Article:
Gestalt or You just said!.

This is the part where I tell you not to develop a niche. I know, right? What a pain. All joking aside, what I’m referring to here is the problem with having to be the perfect X. You know what it’s like, you’re a celiac so people assume all kinds of things about you, if you’re like me, nightshade intolerant, then just being labelled as celiac isn’t correct or helpful. This is more about how other people’s preconceptions and assumptions affect you. The labels you give yourself aren’t a bad thing, but the labels others can try to force on you can be damning. We can often feel like failures when we don’t live up to certain, usually arbitrary, standards. Start calling yourself, say, a fitness enthusiast and you’ll hear how you should be living from every conceivable source. Tell them something they don’t know and chances are they’ll clam up or start arguing. You’re a complex, special snowflake, just like everyone else. Don’t get swept up in the idea that you can be labelled and stuck in a little box. Find out who you are, what you need and where you’re going. Just remember it’ll all be up to you to make it work, if you do figure out how to get it all perfect, then tell me will ya? If you’ve ever read Kipling’s poem If, then think of it like that. (Exceedingly good cakes and poetry!)

The Little Bird That Kept So Many Warm

(I’m purposefully quoting another part of that poem, rather than the over used part) In all of this it’s important to have hope. Hope for a better you, a better life or just hope for something to change. As I’ve said before I’ve been through, and seen, a lot. I’m still here and still winning out. When I think that I never wanted to start this blog, out of fear of being wrong, I don’t know about what, maybe that I was doing something wrong because I was different from what I’d seen, it seems so silly. There has been a wealth of positive experiences from here alone. Though I’m not discounting my everyday life, my accomplishments, my triumphs and so on. It’s just that I’m grateful for all the support I’ve been give here, really, thank you all. Where once I felt hopeless and took a chance, a great leap into the unknown, almost five years ago and I’m still here. Typing out into the great unknown hoping that maybe some part of this will be the lifeline, or the stepping stone, someone needs. As clichéd as this is: You can do it, I did and still am. You’ve just got to hold onto hope and never let it go.

That’s it for me. I guess I just needed to let some of the thoughts that have been swirling around in my mind get out. I’m still waiting for my surgery, one day I hope to see the end of this leg of the journey, I know, patience, and hope of course. I’m also still planning more recipes than anyone will ever need. Looking to a garden that can’t possibly hold all I have in mind for it. Reading way too much and probably filling my head with thoughts that’ll lead to another of these off-beat posts. Recipes will be back soon, sadly the one I promised didn’t work out well. It baked, but tasted terrible. I won’t name and shame, it was a matter of personal preference, but I couldn’t share it if I didn’t like it. If I can say one thing to finish, just let it be this: Live your life, not anyone else’s, but let them live theirs too. Life is a confusing mess and we’re all just trying to figure it out. Anyone who thinks they know it all, well, ask Socrates up there. Until next time.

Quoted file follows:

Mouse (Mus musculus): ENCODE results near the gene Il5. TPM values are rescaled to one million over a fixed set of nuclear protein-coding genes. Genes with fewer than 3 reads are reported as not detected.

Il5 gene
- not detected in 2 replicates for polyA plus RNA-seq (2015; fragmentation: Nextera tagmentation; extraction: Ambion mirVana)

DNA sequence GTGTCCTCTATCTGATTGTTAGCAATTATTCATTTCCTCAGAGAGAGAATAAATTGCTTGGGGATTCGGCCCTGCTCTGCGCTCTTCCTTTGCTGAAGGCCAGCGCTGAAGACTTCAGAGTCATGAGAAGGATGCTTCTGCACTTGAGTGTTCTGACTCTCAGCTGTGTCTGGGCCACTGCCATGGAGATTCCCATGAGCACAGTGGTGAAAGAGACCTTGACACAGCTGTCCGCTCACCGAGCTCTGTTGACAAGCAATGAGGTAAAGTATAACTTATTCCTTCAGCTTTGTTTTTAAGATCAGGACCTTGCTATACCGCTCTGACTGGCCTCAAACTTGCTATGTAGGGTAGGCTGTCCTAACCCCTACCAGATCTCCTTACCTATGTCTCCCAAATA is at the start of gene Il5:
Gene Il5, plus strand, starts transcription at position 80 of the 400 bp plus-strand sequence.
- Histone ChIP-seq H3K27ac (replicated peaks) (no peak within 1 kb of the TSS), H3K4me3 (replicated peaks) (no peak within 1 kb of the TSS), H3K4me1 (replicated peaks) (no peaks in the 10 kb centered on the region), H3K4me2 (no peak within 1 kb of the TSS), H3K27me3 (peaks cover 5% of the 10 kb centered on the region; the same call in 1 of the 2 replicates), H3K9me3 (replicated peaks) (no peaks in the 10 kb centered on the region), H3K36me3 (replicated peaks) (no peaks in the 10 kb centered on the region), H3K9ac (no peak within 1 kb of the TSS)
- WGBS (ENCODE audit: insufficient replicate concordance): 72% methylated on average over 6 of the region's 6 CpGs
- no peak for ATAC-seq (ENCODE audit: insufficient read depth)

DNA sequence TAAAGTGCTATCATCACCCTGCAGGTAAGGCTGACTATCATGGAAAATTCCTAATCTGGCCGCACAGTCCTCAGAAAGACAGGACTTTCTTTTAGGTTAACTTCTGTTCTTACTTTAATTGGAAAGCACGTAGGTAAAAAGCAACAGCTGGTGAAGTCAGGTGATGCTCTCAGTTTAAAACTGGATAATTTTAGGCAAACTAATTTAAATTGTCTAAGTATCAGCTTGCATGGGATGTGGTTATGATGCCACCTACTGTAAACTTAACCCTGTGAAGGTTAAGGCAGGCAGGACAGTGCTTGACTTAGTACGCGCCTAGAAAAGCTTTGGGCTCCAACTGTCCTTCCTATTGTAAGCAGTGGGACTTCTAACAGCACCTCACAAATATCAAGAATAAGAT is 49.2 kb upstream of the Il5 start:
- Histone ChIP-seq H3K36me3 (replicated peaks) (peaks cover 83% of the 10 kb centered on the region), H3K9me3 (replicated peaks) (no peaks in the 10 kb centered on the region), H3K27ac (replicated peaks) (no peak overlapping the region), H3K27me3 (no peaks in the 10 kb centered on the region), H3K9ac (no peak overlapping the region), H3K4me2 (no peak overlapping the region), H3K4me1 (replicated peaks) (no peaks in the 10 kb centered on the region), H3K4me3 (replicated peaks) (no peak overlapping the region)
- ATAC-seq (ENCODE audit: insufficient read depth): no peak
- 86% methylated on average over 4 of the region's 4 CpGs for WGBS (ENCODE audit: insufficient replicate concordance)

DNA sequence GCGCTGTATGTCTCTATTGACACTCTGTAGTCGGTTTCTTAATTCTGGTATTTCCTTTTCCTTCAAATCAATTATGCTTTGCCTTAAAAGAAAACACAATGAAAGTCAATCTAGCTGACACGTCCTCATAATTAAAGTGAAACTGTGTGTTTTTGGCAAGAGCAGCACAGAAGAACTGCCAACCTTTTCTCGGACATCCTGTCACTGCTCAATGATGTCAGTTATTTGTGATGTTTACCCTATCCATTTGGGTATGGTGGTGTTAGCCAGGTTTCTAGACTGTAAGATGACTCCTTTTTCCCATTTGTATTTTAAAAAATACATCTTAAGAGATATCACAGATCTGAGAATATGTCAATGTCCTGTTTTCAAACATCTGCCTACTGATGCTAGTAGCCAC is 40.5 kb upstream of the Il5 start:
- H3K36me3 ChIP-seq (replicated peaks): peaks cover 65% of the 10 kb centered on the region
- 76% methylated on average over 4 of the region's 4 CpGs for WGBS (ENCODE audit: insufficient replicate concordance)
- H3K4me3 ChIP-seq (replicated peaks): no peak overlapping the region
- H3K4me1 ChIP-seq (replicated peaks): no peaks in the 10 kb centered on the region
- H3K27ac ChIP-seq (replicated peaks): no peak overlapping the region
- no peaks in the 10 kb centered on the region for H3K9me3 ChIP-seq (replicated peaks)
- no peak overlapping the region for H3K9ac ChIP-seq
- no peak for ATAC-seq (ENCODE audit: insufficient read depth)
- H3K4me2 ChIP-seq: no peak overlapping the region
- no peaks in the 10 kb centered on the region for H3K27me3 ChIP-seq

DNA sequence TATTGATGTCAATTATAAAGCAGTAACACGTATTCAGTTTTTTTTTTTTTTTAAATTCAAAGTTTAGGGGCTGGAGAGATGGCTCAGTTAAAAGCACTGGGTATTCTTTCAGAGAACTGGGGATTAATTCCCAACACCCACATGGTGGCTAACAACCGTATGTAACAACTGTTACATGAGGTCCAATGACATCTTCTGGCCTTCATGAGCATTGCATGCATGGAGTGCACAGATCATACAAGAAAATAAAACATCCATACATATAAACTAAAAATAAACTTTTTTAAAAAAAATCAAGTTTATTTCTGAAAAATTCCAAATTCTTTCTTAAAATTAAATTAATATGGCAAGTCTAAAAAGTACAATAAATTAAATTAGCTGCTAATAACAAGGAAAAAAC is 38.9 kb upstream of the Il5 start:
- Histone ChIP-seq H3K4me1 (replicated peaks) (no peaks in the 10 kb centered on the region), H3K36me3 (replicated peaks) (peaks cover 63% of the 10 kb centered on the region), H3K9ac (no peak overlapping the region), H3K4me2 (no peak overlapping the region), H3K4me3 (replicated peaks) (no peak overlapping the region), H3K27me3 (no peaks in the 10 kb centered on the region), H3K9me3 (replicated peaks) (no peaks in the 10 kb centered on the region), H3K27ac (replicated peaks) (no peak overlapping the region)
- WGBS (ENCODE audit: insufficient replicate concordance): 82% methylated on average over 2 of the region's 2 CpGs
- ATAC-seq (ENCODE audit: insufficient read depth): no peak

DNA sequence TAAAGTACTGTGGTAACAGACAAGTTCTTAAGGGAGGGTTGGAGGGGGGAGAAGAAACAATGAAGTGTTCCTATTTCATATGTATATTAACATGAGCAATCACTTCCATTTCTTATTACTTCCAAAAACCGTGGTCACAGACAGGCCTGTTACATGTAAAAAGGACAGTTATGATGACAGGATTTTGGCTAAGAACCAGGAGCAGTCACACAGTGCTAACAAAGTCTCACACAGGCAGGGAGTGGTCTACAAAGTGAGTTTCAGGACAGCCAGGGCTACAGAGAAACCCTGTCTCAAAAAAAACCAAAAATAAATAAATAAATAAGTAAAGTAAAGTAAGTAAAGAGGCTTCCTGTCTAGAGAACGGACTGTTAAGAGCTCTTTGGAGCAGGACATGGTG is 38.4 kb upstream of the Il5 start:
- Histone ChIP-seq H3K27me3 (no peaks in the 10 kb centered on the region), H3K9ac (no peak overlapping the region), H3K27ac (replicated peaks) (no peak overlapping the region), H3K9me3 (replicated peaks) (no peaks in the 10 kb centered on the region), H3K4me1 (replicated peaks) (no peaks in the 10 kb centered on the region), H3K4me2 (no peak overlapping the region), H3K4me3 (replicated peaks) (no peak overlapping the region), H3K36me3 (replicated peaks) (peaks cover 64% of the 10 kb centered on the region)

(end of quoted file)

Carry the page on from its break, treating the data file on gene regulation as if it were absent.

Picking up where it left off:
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2 thoughts on “Dear Newbies (and Oldies): It’s Always Scary, But You Can Do This

  1. First of all congratulations on your truly amazing achievements! Only one year after diagnosis and so many original and interesting recipes. Your buckwheat theme needs special praise. With my 15 years of being officially coeliac and discovering buckwheat only several months ago? And with my background coming from the nearly the land of buckwheat?
    You are right about individuals stories and struggles. However, for me everything after diagnosis was just joy, no matter how difficult. After crisis after crisis with severe anaemia, the beginning of neurological symptoms, multiple allergies and practically nothing tolerated in terms of food, the ability to keep at least some food, being able to sleep and somehow function, was a victory over 2 years of unsuccessful visits to many doctors. Considering, that diagnosis was an accident, I can only count my blessings.
    With 7 years to heal my poor gut, so badly damaged, all allergies are gone, I can eat anything, except soy and gluten (obviously). Still not terribly good with digesting proteins, but it is nothing. So, suffering is compulsory, either before diagnosis and being happy after diagnosis by just being alive, or after diagnosis, grieving lost forever food and navigating new life.
    Doctors? The stories on this subject are not for the faint hearted.

    Liked by 1 person

    1. Thank you for your kind words, I’ll say that a lot, but never enough. I have made a mistake typing it out, it was late and I neglected to mention how many years have passed, my fault, sorry for being unclear. It’s now coming on five years to the day I started this journey and just over one year with my weight stable, although I’ve now hit two pounds lower than I’ve ever lost before. Your journey sounds just as incredible, it’s always a comfort to hear that people had similar experiences to me, it makes you feel less alone in all this. I just hope when I’m 15 years in I’ll be at least somewhere near your level of expertise! Thank you again for your kindness and support.

      Liked by 1 person